http://www.sqlservercentral.com/blogs/steve_jones/2009/02/18/myspace/

Printed 2014/04/24 04:46PM

MySpace

By Steve Jones, 2009/02/18

MySpace has been the Premier SQL Server site, and probably the largest SQL Server site, on the Internet. It’s a case study that is fascinating, and they’ve been surprisingly candid at times about how their systems are built.

Recently someone posted a link to a presentation from their lead DBA on how they’ve architected their 150 database servers. It’s over an hour long, but it’s very interesting.

I’ve seen some of this before, some of it in articles, some of it in presentations, but it’s always fascinating to hear how they moved through architectures as they ran into extreme scaling issues. The evolution of their architecture makes sense, and I think they have done a good job growing over time, despite the various pain points.

Thinking scalability is something you always want to consider, even though most of us will never hit those levels where we need thousands of spindles. A few of us will, but most of us won’t. Therefore while you want to think scale out early, you don’t want to get too wrapped up in it and don’t want to build too much of it early on. Scaling out is hard, takes administrative work, and slows development.

So how do you do it?

I’ve never had a huge system, but we have always talked scale as we moved along. Mostly we identified the places where scale would impact us and tried to be aware of where we could start to re-architect things if we want into scaling issues. In one financial company we worried about growth, and we were having issues, but upgrading from SQL 65 to 2000 and then going from a 2way to an 8 way box masked problems, and that was the best way to handle things.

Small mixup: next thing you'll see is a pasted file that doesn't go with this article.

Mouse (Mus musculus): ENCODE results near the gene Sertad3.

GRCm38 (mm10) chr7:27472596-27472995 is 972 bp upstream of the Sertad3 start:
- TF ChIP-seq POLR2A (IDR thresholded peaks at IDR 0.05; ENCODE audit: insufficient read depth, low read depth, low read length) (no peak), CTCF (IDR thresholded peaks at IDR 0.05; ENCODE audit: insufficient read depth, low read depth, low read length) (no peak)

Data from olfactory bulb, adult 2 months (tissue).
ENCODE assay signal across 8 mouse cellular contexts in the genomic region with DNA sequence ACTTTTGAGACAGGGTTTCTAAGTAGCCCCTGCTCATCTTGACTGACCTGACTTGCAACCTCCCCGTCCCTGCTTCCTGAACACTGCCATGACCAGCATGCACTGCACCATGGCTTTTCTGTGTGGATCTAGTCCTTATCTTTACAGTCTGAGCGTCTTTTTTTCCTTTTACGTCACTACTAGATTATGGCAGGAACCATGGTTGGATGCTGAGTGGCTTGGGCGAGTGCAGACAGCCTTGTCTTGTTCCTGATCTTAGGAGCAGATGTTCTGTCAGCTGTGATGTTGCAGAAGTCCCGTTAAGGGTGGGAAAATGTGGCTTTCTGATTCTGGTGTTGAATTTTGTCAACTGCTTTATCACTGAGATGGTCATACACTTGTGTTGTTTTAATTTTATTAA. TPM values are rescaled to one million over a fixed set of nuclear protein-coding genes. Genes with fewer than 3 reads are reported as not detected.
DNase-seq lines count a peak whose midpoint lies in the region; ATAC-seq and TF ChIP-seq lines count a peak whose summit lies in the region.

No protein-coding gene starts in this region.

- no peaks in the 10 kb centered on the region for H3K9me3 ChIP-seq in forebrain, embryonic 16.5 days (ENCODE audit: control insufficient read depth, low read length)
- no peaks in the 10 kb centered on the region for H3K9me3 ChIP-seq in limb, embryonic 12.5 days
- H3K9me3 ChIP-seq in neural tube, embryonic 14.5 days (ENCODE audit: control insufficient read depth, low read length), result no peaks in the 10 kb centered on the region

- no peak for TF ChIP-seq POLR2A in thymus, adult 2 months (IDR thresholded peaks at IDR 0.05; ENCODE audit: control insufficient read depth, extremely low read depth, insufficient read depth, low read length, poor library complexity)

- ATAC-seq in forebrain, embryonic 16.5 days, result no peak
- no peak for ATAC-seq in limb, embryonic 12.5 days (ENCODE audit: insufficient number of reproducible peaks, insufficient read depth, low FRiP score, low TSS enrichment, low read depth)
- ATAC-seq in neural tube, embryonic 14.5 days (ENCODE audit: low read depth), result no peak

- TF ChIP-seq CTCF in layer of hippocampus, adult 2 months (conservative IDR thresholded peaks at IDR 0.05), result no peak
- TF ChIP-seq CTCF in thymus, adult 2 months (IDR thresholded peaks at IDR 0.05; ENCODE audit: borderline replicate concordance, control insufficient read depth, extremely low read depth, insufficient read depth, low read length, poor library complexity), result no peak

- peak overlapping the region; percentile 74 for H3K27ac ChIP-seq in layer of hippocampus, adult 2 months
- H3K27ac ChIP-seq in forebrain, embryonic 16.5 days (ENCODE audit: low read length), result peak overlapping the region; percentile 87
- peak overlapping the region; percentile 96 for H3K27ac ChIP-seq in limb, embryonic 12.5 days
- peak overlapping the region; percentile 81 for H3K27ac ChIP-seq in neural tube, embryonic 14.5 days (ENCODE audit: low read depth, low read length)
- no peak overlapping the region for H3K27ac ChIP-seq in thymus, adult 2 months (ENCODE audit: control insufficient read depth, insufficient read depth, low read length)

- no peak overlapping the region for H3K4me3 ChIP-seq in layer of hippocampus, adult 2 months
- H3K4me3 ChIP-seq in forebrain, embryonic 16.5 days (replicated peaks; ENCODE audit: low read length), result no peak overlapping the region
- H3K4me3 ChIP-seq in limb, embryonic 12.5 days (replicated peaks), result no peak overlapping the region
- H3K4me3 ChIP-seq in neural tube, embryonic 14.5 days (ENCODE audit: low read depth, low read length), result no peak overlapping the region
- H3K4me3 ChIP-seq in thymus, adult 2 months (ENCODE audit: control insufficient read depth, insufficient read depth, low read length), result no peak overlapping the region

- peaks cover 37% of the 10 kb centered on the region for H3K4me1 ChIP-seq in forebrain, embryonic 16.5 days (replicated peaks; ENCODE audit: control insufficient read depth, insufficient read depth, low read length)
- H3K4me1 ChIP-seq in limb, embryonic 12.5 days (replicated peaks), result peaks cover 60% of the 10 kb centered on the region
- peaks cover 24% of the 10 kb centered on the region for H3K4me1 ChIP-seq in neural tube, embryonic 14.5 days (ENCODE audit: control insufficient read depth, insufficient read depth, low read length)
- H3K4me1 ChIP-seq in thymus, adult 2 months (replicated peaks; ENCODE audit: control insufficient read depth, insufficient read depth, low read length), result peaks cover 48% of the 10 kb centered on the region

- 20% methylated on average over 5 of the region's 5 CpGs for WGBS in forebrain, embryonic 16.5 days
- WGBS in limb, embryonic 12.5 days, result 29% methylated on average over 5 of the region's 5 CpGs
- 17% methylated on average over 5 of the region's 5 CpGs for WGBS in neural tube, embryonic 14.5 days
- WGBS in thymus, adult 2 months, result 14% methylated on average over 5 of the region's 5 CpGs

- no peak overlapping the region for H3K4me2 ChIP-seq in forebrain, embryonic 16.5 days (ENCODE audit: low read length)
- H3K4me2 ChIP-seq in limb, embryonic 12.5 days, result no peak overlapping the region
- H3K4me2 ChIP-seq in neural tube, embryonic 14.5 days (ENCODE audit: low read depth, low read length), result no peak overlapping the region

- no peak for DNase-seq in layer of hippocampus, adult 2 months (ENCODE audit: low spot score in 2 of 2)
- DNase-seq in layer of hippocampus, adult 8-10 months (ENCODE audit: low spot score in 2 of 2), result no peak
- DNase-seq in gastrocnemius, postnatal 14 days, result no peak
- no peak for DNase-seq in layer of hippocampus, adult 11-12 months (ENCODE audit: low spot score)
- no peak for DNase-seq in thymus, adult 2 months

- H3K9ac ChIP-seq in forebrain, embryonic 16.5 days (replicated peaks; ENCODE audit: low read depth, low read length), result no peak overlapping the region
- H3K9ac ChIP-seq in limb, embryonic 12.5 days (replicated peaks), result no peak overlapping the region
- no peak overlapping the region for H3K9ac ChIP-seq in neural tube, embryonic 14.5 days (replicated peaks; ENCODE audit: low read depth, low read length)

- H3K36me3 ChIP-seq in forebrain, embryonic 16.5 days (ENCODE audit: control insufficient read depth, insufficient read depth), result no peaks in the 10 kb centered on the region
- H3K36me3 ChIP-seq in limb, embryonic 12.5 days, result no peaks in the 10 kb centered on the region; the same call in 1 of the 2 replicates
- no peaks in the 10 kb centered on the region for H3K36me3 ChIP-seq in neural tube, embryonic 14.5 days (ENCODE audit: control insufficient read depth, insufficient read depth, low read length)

However along the way we also identified that pricing was an issue for us. A constant stream of quotes for securities overwhelmed the system, so we planned for that to exist separately, used a separate connection in the app to get pricing, and then we could move that to a new database, instance, or server if needed. We never grew that far, but we thought about it and architected small changes in there.

This is a great video to watch, but it’s long, an hour presentation, and you have to pay some attention to it. The big takeaway? Scaling out requires most of the logic to live in the application, not the database. Not that you can’t have some logic in the database, but you need to be sure that you aren’t depending on a particular database, and you replicate that logic to all instances of the db.


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